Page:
The Raleigh Symphony Orchestra occupies a slightly different niche than that of its neighbor in Raleigh, the NC Symphony, which plays to larger audiences in a larger hall. The RSO presents its programs in the intimate and attractive surroundings of Jones Auditorium at Meredith College, with popular works at popular prices. The magnet for the spring concert was the familiar Concierto de Aranjuez by Joaquin Rodrigo, attracting aspiring guitarists (at least three in the row next to your reviewer, including two under age ten). The evening opened, however, with the National Anthem, conducted by the winner of a raffle (tickets: one dollar), Erica Rogers, who acquitted herself well. (This is a notion that would bear wider distribution, given the excitement it generated among concert-goers).

Music Director Jim Waddelow (of the Meredith faculty) got down to business with the Symphony No. 1, Op. 21 of Beethoven, with a nice brisk tempo in the opening movement, and fine ensemble by the orchestra in tossing the composer’s brief motives back and forth between sections. The quick Menuetto is perhaps the first moment where listeners begin to get a glimpse of the mature Beethoven (the work was published in 1801), and here there were moments in which the ensemble was slightly out of phase, the only blemish in an otherwise powerful rendition.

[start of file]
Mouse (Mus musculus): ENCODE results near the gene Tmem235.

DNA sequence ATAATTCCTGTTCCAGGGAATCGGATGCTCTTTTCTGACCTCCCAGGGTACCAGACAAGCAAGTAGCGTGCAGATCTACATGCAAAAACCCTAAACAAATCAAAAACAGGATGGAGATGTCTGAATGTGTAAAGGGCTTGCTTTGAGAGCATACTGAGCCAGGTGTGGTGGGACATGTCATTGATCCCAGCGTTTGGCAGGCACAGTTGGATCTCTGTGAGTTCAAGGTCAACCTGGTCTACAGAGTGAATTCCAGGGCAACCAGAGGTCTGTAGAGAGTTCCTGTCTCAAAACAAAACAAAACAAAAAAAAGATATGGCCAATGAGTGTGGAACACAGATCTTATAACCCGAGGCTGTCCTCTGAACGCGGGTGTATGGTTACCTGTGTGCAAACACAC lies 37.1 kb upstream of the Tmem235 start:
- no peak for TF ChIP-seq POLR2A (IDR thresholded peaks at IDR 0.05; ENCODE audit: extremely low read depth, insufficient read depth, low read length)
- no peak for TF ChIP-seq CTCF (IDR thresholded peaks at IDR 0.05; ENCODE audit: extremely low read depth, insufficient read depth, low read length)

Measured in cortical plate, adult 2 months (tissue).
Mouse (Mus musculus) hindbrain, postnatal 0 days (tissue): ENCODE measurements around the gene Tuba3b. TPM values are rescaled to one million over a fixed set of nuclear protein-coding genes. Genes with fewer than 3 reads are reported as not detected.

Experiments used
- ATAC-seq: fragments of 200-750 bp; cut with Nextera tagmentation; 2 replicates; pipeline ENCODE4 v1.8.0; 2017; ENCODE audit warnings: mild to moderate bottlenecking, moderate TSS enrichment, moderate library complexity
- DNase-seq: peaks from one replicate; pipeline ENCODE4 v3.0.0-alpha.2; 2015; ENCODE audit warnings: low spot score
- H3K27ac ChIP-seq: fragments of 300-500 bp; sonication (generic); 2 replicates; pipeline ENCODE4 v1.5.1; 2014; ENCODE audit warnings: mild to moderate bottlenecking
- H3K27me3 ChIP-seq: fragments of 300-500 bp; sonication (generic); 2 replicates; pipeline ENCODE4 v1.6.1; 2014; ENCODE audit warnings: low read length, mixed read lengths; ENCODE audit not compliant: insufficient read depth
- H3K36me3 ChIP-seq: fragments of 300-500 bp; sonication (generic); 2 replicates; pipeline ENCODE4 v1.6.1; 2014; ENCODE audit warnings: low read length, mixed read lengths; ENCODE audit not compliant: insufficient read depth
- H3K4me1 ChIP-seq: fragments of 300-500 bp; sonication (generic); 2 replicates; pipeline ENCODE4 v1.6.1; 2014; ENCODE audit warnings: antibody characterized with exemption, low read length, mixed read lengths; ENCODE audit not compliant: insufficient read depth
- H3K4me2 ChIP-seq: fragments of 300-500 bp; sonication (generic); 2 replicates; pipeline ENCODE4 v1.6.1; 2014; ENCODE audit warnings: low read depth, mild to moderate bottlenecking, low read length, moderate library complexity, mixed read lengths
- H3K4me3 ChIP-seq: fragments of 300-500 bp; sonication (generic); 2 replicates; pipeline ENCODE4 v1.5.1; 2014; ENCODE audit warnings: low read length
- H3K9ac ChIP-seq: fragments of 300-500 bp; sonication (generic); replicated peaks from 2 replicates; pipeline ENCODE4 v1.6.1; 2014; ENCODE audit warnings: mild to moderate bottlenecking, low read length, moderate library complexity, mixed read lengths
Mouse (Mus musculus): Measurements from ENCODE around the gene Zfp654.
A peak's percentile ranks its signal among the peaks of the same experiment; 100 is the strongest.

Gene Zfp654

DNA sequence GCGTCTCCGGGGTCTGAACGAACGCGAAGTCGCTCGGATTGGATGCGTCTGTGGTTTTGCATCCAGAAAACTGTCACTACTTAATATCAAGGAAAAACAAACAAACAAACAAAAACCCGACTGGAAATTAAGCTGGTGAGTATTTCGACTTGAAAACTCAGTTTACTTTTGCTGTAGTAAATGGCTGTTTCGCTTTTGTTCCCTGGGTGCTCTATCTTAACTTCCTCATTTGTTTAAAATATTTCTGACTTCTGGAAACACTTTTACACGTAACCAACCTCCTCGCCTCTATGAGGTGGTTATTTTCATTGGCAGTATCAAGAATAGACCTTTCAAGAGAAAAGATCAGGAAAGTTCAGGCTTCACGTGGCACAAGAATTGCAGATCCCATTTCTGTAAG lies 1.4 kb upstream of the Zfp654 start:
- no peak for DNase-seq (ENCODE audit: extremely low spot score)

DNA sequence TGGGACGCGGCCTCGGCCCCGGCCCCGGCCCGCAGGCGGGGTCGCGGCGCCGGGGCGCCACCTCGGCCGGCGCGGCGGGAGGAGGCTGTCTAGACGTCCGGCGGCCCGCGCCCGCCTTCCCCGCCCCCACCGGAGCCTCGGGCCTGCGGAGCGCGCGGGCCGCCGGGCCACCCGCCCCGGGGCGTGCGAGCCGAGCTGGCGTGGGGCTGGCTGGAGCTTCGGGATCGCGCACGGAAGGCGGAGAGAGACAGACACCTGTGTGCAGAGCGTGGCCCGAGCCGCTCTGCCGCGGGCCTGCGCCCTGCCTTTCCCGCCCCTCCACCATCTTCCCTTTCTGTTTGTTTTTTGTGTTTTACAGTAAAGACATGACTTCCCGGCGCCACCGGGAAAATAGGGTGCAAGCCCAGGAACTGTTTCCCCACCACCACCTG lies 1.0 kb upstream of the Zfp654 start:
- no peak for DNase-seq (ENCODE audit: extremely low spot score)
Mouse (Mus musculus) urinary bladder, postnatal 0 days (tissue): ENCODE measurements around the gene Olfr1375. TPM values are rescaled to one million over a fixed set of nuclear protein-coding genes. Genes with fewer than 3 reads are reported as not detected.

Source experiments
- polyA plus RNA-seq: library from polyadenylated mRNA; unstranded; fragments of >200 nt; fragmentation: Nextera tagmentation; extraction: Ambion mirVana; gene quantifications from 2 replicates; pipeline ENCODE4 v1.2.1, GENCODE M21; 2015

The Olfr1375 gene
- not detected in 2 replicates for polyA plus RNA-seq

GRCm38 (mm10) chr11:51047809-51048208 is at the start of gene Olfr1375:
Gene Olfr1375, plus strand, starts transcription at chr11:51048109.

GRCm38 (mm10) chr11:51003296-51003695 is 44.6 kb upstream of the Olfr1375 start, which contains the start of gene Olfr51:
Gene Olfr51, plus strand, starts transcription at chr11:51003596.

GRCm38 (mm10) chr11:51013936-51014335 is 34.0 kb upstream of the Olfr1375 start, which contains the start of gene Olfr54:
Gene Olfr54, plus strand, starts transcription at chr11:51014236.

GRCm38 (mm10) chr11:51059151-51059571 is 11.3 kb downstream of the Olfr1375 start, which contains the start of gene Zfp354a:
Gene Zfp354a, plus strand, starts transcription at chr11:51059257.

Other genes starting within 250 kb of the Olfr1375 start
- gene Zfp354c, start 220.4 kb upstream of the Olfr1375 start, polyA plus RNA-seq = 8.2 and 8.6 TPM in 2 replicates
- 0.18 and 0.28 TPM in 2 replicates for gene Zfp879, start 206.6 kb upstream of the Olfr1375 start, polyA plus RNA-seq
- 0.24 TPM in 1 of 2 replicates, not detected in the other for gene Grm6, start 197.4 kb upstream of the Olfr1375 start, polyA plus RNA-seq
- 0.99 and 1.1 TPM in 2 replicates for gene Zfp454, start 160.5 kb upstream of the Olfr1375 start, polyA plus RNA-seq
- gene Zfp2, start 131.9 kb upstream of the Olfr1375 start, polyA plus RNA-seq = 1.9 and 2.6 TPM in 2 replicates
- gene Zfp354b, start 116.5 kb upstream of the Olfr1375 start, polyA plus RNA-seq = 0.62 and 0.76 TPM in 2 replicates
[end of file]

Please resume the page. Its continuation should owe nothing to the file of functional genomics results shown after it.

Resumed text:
The themes of the Concierto de Aranjuez are so familiar to the listener (not least from the arrangement of the second movement for Miles Davis and the Gil Evans Orchestra) that the sheer genius and virtuosity of the piece as presented by guitarist Ed Stephenson and the Raleigh Symphony Orchestra might come as a shock. This is a major, original composition by a major composer, and it is to our loss that Rodrigo is not more present in our concert life. Stephenson’s many local fans had an excellent opportunity to hear, up close, a breathtaking performance, with lightning-fast passagework flying from his fingers. The piece is full of idiomatic writing for the guitar, with Spanish melodies and harmonies memorably realized by the orchestra. Stephenson, who also teaches at Meredith, sounded entirely at home in the work. Bravo!

Concluding the evening was the familiar Symphony No. 8, Op. 88 by Dvořák, a piece from the close of the nineteenth century which draws notably on Eastern European motives, particularly in the harmonies of the slow movement. The Raleigh Symphony Orchestra, with an augmented brass section for this work, made a glorious noise, with an exhilarating run to the final cadence. A highly worthwhile program – I am looking forward to next season.